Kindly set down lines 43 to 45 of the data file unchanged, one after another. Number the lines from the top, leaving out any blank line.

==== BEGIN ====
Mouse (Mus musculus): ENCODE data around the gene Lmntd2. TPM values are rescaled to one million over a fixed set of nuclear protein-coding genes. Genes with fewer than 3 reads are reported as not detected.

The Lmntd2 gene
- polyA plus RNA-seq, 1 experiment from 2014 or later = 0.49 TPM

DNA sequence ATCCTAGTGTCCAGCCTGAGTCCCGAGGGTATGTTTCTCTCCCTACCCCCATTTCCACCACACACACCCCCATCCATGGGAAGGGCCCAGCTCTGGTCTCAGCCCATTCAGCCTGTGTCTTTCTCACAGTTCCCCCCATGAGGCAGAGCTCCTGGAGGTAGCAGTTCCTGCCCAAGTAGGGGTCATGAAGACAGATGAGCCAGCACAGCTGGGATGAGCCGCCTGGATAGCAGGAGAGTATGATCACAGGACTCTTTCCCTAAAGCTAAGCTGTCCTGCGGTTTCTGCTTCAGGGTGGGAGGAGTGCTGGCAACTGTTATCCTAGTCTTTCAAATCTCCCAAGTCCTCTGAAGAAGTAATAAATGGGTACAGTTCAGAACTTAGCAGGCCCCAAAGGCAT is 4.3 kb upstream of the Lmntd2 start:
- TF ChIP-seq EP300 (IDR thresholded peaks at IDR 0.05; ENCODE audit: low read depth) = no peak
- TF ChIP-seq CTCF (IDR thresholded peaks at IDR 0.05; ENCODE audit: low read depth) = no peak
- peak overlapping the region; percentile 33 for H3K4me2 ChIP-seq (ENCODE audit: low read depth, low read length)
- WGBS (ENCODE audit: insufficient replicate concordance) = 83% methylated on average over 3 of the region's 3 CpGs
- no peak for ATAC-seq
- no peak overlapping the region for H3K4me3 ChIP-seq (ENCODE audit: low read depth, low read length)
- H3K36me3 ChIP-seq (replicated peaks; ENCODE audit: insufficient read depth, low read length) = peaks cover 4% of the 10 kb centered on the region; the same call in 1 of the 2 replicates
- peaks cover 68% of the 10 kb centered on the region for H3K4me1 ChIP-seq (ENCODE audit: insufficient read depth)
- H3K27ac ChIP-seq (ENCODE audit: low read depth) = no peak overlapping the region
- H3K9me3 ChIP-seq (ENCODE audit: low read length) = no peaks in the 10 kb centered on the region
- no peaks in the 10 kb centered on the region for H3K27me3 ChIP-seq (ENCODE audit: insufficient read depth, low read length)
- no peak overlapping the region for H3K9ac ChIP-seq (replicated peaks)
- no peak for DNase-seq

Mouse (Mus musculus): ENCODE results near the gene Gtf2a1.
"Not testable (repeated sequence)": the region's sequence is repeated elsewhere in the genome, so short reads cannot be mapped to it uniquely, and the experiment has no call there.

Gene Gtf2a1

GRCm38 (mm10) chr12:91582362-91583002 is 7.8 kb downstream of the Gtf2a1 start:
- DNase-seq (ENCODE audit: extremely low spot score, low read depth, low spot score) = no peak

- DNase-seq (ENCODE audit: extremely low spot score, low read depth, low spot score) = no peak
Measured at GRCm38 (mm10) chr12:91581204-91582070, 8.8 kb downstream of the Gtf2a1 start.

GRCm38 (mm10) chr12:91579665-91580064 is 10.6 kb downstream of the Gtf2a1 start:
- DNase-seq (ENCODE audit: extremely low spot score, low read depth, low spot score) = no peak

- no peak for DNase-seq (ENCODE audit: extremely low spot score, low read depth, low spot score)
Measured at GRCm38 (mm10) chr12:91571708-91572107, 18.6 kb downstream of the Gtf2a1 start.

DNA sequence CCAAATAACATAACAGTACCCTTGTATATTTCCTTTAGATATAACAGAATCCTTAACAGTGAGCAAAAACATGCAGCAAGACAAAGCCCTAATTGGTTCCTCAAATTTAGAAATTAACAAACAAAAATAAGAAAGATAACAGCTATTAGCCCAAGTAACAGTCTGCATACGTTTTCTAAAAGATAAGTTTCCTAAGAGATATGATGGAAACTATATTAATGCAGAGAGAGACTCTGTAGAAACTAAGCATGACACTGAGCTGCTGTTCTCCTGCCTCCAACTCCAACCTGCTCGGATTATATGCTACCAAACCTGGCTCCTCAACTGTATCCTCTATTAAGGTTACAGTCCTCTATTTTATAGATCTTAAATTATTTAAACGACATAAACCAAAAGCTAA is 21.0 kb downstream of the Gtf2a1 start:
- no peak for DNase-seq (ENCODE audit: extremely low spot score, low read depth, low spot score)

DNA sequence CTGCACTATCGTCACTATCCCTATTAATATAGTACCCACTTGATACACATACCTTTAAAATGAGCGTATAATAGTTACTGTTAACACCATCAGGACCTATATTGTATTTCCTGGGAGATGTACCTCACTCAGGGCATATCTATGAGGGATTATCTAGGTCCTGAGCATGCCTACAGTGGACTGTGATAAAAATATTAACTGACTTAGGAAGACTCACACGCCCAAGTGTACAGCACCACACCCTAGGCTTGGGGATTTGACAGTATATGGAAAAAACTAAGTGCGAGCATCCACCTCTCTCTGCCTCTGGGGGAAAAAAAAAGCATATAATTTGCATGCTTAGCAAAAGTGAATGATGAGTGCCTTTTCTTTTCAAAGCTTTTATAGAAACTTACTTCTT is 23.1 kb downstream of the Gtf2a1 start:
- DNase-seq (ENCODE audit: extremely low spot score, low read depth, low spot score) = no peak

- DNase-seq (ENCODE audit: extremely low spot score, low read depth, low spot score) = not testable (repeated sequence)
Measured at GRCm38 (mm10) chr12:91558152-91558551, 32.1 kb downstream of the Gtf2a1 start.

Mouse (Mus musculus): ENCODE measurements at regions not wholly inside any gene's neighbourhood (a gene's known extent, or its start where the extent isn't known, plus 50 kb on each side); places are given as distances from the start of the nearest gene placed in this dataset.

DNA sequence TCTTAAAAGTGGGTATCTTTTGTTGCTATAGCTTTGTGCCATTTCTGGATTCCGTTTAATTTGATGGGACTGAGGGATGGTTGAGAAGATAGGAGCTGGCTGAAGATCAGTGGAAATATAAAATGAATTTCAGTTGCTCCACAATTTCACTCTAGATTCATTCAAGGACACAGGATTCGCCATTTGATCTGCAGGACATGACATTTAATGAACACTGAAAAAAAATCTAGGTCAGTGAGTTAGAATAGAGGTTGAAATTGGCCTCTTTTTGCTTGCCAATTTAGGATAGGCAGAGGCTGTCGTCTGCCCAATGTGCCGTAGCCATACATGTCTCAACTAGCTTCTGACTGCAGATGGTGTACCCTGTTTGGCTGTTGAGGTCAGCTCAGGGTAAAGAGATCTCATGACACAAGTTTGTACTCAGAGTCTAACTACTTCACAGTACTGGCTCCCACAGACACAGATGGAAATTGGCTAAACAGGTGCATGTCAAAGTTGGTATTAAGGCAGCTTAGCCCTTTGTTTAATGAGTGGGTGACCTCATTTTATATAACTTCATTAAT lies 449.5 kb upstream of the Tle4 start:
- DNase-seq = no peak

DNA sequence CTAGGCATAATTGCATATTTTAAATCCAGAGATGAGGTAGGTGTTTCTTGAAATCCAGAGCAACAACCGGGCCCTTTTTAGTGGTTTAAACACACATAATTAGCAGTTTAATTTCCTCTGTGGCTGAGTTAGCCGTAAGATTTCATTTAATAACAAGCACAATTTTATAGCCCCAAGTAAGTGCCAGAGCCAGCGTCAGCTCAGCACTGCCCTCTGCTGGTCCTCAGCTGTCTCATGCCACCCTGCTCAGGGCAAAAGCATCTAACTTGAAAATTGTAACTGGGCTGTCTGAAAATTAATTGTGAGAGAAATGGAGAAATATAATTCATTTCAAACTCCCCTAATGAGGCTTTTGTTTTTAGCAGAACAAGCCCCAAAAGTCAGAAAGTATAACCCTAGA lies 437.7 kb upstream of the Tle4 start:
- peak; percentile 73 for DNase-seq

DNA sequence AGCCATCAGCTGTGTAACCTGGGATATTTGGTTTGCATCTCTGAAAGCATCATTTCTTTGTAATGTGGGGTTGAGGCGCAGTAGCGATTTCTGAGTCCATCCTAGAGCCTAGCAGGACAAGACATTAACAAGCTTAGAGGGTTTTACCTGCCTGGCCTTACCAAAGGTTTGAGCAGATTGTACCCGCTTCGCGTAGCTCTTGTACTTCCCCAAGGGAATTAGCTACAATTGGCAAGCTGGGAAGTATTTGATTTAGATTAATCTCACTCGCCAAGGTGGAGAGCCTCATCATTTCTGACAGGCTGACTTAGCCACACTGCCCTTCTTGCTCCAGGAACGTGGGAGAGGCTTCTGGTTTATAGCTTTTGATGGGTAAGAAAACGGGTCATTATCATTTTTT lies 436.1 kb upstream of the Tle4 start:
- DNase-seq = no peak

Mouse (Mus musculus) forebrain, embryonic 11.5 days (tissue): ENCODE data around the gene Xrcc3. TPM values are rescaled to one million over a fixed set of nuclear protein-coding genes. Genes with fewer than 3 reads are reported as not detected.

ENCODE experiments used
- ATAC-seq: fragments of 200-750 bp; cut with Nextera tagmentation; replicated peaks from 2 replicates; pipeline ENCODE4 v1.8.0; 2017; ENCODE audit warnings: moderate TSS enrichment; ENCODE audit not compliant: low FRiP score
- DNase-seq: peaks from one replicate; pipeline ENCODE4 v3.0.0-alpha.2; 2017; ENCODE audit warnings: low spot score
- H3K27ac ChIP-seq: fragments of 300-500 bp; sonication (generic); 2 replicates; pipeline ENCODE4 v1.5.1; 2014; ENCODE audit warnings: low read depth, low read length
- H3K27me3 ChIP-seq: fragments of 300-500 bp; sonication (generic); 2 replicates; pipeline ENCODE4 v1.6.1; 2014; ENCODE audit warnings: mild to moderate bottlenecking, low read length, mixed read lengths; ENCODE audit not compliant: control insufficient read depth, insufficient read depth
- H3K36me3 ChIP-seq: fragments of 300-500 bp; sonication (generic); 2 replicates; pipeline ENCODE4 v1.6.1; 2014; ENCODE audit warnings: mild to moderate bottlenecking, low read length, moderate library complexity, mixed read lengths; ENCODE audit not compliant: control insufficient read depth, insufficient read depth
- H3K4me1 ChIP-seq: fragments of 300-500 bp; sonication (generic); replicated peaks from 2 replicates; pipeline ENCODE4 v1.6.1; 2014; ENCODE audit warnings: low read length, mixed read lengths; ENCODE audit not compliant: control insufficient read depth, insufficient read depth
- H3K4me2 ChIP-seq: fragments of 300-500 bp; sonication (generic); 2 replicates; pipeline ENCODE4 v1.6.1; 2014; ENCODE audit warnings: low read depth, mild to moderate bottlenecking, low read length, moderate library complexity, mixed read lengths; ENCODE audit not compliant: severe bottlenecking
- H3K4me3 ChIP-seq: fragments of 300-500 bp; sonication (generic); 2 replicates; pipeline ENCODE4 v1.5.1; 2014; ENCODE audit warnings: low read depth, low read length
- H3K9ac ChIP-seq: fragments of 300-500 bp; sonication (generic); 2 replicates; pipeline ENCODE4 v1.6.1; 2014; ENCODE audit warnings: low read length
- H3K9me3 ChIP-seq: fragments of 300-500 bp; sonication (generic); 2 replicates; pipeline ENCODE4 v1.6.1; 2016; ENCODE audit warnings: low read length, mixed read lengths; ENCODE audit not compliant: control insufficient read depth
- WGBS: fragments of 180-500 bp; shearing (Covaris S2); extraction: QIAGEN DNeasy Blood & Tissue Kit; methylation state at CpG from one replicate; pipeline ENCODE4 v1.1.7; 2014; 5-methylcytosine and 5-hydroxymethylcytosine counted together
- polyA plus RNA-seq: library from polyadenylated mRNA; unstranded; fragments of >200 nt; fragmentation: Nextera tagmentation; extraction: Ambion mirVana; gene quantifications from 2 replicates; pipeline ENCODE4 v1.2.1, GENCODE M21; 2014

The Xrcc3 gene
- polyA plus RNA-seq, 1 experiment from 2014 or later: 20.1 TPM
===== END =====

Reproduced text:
ENCODE experiments used
- ATAC-seq: fragments of 200-750 bp; cut with Nextera tagmentation; replicated peaks from 2 replicates; pipeline ENCODE4 v1.8.0; 2017; ENCODE audit warnings: moderate TSS enrichment; ENCODE audit not compliant: low FRiP score
- DNase-seq: peaks from one replicate; pipeline ENCODE4 v3.0.0-alpha.2; 2017; ENCODE audit warnings: low spot score